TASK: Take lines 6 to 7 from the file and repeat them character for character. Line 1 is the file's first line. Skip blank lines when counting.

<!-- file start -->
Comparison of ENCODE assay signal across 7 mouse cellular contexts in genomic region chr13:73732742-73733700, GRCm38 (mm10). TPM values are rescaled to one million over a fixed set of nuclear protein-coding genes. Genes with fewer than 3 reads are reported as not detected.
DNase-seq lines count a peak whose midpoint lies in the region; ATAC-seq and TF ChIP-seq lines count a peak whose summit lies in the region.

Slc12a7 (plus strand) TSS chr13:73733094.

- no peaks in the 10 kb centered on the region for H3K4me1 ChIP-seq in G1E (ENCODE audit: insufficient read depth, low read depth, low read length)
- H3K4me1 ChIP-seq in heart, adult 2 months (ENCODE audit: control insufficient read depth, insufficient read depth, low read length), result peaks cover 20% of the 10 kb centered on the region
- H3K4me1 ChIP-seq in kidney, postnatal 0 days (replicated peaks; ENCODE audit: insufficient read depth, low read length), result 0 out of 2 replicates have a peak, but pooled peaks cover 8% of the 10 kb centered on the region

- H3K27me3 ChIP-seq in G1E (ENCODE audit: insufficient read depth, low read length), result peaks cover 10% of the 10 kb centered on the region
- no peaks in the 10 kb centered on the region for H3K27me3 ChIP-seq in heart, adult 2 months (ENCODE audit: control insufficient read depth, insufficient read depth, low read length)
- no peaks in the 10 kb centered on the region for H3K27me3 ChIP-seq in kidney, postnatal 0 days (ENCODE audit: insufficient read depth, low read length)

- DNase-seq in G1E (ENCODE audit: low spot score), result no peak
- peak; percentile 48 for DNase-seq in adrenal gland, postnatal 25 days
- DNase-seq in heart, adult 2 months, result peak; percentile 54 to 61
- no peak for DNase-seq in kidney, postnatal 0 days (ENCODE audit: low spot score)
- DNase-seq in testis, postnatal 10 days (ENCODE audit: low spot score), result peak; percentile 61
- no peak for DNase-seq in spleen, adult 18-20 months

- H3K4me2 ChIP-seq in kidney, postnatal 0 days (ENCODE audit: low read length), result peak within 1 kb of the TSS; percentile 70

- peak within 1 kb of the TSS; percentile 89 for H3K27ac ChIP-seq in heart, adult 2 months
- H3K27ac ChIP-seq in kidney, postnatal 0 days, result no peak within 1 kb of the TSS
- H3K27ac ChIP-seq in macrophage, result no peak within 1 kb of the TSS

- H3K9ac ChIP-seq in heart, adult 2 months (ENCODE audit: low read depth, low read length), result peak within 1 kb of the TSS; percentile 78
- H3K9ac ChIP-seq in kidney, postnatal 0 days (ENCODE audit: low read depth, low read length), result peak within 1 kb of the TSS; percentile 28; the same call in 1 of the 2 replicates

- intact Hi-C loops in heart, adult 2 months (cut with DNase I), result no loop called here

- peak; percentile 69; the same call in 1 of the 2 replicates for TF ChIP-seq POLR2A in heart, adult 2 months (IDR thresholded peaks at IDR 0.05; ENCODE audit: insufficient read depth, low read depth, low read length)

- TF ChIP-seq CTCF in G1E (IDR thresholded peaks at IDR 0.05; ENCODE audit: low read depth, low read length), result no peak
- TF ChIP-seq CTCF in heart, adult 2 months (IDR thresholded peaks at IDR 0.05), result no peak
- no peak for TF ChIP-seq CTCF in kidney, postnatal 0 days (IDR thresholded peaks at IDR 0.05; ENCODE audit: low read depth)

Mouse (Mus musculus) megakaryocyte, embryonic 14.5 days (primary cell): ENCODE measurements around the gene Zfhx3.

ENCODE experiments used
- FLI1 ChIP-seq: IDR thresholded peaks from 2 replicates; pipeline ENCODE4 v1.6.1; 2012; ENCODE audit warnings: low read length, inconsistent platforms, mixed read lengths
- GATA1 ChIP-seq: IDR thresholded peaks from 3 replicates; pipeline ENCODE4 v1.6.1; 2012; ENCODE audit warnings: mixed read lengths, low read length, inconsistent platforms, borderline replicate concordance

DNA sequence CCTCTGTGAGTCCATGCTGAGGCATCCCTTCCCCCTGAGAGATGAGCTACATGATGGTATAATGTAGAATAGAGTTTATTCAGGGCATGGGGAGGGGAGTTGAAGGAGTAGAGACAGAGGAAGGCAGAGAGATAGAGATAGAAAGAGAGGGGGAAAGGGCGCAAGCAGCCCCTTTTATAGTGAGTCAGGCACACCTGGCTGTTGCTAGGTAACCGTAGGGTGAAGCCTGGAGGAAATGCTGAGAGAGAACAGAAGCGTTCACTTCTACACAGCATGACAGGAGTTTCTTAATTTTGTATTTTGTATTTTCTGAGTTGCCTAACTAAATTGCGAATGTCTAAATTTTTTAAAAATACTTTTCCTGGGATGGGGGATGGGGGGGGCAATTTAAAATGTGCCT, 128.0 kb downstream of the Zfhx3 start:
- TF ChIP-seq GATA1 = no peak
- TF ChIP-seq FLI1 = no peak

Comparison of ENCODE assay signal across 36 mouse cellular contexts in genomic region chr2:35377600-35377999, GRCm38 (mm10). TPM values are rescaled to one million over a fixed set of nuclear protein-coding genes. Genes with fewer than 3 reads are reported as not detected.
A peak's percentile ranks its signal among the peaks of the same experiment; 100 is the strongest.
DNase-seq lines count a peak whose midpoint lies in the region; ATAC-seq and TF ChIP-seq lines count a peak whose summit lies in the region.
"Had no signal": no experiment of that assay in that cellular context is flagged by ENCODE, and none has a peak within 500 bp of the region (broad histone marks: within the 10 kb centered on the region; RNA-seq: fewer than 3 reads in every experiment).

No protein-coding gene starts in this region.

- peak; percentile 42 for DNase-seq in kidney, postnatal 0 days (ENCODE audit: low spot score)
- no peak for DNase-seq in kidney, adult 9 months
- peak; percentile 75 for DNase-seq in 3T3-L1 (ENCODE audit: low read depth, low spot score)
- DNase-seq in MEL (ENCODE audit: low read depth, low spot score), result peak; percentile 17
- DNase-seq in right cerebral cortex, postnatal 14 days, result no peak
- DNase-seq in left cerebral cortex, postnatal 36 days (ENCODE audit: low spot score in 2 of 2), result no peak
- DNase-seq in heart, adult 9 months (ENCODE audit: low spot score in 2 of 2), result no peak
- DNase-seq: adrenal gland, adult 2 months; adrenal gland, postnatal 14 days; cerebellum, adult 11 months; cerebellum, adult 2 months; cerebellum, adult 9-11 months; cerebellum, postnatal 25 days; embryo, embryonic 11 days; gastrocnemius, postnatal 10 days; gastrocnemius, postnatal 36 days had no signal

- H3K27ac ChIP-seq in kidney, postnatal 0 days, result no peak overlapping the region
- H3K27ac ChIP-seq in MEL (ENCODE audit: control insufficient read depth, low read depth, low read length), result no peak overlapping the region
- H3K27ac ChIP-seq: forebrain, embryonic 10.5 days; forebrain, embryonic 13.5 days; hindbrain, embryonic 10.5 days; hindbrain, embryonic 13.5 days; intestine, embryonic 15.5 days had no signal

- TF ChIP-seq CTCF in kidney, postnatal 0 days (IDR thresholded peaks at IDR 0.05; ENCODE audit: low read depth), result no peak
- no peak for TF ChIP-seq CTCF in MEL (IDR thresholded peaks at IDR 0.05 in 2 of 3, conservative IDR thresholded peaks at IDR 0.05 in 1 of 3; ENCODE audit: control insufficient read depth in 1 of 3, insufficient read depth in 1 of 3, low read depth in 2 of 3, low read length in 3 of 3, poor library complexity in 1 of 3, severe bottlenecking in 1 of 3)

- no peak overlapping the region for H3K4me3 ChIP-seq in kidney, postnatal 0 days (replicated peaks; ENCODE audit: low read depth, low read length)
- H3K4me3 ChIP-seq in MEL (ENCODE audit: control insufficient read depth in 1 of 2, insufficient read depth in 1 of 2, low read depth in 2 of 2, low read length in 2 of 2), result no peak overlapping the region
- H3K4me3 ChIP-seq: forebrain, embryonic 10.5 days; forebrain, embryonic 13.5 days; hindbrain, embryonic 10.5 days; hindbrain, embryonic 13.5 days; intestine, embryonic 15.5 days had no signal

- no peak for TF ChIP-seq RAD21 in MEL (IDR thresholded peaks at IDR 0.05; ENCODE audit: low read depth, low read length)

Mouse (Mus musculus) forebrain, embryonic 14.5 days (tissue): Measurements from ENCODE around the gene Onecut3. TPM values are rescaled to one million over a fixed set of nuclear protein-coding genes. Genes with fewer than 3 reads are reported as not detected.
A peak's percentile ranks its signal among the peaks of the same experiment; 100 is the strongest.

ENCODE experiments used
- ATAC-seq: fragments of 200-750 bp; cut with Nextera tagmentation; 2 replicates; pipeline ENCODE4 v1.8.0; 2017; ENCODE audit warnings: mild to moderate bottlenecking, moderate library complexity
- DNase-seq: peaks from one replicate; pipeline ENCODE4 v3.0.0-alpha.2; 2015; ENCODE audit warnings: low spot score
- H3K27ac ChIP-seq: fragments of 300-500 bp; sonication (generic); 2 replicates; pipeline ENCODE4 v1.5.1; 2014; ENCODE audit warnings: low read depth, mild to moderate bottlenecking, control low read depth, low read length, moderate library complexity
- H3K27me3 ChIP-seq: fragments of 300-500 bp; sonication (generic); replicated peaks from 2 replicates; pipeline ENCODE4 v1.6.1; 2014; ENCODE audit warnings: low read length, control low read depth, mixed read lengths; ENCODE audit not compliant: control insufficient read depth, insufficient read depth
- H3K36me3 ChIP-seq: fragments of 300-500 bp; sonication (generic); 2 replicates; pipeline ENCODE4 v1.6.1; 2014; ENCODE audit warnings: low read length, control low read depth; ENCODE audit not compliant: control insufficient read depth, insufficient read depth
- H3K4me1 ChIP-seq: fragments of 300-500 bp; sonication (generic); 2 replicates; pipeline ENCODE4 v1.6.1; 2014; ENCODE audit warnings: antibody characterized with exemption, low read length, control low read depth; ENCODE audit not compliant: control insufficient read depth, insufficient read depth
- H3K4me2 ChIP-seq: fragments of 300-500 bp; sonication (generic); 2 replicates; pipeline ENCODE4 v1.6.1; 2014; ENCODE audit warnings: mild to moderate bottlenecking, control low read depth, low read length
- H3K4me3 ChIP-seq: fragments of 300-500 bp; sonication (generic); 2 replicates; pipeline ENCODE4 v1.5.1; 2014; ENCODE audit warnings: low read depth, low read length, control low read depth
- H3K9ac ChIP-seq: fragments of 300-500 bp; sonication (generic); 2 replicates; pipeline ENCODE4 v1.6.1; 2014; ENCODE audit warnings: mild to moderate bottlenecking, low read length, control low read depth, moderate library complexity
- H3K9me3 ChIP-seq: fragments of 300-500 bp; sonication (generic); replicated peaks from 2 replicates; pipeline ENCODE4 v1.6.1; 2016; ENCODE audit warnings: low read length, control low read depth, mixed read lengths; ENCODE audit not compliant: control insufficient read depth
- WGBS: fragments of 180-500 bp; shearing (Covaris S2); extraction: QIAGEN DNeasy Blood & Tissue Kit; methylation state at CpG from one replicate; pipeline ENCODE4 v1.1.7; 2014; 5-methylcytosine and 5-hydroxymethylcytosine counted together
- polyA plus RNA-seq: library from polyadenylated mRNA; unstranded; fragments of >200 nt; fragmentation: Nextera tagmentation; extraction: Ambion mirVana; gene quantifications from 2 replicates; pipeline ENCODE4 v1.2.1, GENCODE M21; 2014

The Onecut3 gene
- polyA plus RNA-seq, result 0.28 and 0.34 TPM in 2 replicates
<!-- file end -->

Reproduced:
- H3K4me1 ChIP-seq in kidney, postnatal 0 days (replicated peaks; ENCODE audit: insufficient read depth, low read length), result 0 out of 2 replicates have a peak, but pooled peaks cover 8% of the 10 kb centered on the region

- H3K27me3 ChIP-seq in G1E (ENCODE audit: insufficient read depth, low read length), result peaks cover 10% of the 10 kb centered on the region